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  • Israeli elections main two contenders incumbent Prime Minister Benjamin Netanyahu (L) and Benny Gantz (R) during election rallies.

    Israeli elections main two contenders incumbent Prime Minister Benjamin Netanyahu (L) and Benny Gantz (R) during election rallies. | Photo: Reuters

Published 7 April 2019

With Israel’s elections two days away, teleSUR looks at the main aspects of the elections.

Israeli elections are set to take place on April 9 with the incumbent Prime Minister Benjamin Netanyahu seeking a fifth term in office.

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Generally, the elections take place every four years and it was supposed to be held in November 2019; however,  Netanyahu dissolved the Knesset (Israeli Parliament) last December and called for a snap election on April 9. The likely reason for the preponed elections has to do with the corruption charges against the prime minister.

Here are the main things you need to know about the Israeli elections:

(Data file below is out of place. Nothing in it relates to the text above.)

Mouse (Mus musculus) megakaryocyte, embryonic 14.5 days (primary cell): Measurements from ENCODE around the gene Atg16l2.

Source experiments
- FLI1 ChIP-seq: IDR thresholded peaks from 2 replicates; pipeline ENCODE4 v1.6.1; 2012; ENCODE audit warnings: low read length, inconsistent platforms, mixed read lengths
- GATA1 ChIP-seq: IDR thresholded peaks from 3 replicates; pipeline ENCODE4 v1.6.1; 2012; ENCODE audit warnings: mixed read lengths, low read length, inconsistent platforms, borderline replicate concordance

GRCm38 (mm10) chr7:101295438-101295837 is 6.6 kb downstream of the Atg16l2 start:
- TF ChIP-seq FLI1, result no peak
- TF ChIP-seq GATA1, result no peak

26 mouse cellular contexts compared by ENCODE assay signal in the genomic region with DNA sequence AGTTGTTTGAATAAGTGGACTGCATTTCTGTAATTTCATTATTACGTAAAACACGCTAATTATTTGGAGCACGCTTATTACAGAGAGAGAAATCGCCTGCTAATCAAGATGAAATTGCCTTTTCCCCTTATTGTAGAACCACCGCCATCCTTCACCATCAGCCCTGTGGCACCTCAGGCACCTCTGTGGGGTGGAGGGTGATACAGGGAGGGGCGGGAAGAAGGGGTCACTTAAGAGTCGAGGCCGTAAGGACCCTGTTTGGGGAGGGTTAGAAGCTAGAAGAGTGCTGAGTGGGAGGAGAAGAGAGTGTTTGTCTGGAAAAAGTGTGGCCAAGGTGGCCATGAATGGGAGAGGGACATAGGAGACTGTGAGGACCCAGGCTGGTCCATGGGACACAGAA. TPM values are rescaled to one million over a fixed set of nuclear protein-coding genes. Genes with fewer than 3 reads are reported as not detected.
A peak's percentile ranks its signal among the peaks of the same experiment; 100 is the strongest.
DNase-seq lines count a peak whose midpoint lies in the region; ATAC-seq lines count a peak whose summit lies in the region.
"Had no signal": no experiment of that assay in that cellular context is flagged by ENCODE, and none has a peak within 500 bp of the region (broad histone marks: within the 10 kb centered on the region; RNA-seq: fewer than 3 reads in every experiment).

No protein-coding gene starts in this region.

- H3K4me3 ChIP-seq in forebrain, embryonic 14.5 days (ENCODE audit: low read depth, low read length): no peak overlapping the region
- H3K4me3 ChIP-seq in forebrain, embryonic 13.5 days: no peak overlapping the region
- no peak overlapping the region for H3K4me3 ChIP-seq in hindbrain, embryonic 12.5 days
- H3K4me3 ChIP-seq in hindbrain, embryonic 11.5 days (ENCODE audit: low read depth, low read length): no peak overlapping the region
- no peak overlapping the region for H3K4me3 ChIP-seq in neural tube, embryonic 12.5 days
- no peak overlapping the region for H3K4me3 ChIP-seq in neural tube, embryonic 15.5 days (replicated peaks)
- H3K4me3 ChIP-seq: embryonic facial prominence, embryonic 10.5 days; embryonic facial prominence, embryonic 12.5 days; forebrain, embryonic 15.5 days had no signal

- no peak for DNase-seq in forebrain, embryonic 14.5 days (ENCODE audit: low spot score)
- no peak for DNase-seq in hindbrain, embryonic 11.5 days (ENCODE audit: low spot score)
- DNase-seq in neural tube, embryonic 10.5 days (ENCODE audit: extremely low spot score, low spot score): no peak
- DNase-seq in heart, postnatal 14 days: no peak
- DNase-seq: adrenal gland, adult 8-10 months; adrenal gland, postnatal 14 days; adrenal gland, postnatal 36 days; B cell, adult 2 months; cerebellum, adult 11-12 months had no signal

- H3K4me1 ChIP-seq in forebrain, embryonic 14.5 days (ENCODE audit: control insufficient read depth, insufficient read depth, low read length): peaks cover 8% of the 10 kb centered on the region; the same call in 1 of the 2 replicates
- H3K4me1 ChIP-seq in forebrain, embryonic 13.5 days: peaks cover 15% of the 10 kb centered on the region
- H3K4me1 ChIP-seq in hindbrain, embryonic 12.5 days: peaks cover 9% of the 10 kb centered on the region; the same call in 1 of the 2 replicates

Electoral System:

Fourteen main parties are competing for 120 seats in the Knesset. Any party that would gain a majority of 61 seats will be eligible to form a government and choose any of its leaders for the prime minister post.

Around 5.88 million Israelis are set to vote Tuesday. The voters will cast their votes for their preferred party, not a candidate.

Israel follows a nationwide proportional representation system which means if a certain percentage of the electorate supports a party, then roughly a certain number of seats will be won by that party.

For any party to gain representation in the Knesset, it has to pass an electoral threshold of 3.25 percent i.e., four seats. Many parties have formed coalitions to pass this threshold. If any party fails to pass the threshold, their votes are eliminated and then divided between successful parties.

After results are announced, all parties that passed the threshold would submit their chosen prime ministerial candidate to President Reuven Rivlin.

The president then assigns the job of forming a coalition to a party leader he believes has the best chance of forming a coalition. The candidate does not need to be from the party that gained the most number of seats. It depends on the most likely person able to form a coalition.

The nominee has up to 42 days to form a government before the president asks another politician to try.